Brussels airport said it will not resume passenger flights before Tuesday, following a judicial investigation into the terrorist attacks at the airport.
Brussels Airport Company said Saturday it is working on a temporary solution to partially resume flights amid new security measures imposed by the Belgian government.
The airport has granted access to a team of engineers to assess damage to the terminal building where two bombs were detonated on Tuesday.
Greek police said they had found plans for a potential attack on Brussels airport in two Athens flats back in January 2015 and informed the Belgian authorities, Skai news broadcaster reported Saturday, citing the police.
Among other documents, a map of Brussels airport was found. Greek police have not yet issued an official statement on the report.
The Skai report said the plans were found in flats that had been rented by Islamists. It later became apparent a man linked to the mastermind behind the November Paris attacks, Abdelhamid Abaaoud, was involved in Athens, the report said.
The November 13 terrorist attacks on a football stadium, concert hall, restaurants and bars in the French capital Paris left 130 people dead. Belgian national Abaaoud, 28, was later shot dead in a dramatic anti-terrorist raid in the Paris suburb of Saint-Denis.
Abaaoud's extensive movements around Europe also involved renting a flat in Athens. French police had provided Greek police with Abaaoud's DNA after his death.
As part of the investigations at the time, a 33-year-old man was arrested in another flat and later handed over to Belgium by the Greek authorities.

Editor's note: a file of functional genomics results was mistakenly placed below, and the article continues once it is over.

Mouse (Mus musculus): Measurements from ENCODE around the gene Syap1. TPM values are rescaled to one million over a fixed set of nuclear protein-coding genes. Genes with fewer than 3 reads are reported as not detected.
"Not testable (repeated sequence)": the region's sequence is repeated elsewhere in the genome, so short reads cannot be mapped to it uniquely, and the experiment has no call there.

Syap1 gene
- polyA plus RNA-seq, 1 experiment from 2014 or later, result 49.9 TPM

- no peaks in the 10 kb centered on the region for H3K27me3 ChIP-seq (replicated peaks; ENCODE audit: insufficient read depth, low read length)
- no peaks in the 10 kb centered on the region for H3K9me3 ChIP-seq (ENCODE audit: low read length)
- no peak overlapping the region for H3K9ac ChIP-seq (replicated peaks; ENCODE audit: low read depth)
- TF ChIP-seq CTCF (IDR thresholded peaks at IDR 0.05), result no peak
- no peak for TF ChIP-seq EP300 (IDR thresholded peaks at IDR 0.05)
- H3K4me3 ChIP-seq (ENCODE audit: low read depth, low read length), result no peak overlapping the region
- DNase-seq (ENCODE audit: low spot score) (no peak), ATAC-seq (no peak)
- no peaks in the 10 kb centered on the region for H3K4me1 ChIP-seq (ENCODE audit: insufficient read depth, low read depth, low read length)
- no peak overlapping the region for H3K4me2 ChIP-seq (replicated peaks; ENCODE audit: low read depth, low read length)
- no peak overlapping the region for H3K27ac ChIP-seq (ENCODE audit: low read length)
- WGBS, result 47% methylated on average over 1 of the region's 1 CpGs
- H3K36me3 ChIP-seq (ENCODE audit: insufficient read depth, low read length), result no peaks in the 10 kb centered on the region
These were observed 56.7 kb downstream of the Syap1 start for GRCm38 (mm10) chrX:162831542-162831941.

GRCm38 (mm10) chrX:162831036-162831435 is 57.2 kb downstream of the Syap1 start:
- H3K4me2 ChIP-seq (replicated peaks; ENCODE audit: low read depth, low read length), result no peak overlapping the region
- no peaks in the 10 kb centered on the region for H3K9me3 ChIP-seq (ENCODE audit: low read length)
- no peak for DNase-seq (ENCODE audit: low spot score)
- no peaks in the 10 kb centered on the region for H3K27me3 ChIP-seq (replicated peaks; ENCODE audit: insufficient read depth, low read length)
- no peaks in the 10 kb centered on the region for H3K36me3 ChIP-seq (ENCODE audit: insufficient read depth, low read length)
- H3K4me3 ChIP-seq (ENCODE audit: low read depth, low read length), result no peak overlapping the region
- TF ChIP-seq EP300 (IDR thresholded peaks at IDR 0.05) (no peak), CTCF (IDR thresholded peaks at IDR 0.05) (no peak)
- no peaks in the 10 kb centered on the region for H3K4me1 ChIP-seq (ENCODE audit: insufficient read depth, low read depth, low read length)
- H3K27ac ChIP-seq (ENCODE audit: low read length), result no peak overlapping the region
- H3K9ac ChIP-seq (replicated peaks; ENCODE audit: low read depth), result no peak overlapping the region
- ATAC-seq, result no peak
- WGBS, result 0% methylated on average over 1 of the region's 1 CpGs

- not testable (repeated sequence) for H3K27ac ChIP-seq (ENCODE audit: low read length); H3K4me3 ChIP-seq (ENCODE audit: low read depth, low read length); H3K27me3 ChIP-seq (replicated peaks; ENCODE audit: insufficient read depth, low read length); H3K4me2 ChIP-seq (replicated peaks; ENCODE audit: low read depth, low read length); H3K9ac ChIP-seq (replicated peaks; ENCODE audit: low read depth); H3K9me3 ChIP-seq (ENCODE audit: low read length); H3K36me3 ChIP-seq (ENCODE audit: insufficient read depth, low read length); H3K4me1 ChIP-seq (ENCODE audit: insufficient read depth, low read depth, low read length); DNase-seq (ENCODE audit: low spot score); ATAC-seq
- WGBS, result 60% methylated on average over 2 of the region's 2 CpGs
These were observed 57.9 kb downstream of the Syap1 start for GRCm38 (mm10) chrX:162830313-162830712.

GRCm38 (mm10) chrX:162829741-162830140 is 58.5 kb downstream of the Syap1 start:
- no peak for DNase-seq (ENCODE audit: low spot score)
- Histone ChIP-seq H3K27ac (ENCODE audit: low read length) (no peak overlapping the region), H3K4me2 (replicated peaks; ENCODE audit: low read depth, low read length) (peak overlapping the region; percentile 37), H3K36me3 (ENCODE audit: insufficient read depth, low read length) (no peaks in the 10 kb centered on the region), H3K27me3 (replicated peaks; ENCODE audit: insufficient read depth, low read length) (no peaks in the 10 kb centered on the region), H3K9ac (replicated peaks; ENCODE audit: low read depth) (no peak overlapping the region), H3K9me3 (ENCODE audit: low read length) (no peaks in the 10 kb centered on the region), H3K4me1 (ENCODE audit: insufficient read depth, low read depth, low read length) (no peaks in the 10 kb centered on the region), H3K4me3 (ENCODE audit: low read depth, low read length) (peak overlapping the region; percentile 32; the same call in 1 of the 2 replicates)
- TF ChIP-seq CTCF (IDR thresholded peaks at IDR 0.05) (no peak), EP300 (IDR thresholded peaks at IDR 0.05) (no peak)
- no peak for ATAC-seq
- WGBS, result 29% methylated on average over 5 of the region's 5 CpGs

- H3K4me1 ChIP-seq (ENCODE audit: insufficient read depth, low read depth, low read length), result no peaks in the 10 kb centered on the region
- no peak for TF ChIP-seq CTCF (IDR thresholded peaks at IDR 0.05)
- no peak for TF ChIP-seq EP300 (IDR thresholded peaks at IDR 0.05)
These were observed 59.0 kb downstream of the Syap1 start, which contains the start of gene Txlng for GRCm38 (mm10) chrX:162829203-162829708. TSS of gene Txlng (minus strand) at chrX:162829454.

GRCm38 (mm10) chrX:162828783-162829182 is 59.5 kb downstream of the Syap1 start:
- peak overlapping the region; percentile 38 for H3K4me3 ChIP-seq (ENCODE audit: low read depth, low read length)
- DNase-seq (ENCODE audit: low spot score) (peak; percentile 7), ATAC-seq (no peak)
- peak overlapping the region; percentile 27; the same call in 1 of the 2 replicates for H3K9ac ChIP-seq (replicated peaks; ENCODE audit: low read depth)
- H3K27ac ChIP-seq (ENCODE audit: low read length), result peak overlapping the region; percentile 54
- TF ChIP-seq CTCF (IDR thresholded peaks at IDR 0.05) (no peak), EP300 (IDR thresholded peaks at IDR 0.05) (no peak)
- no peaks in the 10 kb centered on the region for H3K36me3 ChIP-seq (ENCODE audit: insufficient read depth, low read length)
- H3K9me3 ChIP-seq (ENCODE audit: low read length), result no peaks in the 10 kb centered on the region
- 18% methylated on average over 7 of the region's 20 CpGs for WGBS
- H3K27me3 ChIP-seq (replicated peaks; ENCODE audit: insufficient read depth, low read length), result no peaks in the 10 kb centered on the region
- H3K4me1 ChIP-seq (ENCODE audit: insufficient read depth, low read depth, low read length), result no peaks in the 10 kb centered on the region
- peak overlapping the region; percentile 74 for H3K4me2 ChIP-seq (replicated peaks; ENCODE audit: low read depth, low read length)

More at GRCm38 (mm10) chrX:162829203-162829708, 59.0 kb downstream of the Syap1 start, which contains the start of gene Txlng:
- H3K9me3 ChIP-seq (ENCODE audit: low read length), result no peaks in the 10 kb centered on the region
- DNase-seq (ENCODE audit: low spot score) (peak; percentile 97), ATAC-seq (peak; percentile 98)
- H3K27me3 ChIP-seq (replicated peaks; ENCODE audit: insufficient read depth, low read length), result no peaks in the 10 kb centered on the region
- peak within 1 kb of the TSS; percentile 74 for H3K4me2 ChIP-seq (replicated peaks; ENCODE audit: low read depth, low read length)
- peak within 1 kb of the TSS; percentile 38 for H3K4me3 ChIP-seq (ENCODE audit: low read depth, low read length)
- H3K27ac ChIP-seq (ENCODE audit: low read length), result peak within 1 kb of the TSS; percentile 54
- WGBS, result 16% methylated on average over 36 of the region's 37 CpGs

Salah Abdeslam, who was arrested in Brussels for involvement in the November terrorist attacks in Paris, has downplayed his role in the attacks during questioning, Le Monde newspaper reported Saturday.
The report said that he identified the planner of the attacks as Abaaoud.
"It is Abaaoud. I know that from my brother Brahim. He was the one who told me that Abaaoud was the one in charge," the newspaper quoted Abdeslam as saying, citing police transcripts.
The public prosecutor in Brussels refused to confirm the report when asked.
Germany has said it is not ruling out the possibility of terrorist strikes on Germany following the Brussels attacks.
"We shouldn't count on the fact that international terrorism will continue to avoid Germany," German Justice Minister Heiko Maas said in a newspaper report Saturday.
Germany has been a potential target for an attack for a long time, Maas told the Saarbruecker Zeitung.
The minister called on Germans not to panic. "If we now become frozen stiff with fear and horror, then the terrorists have achieved their goal," he said.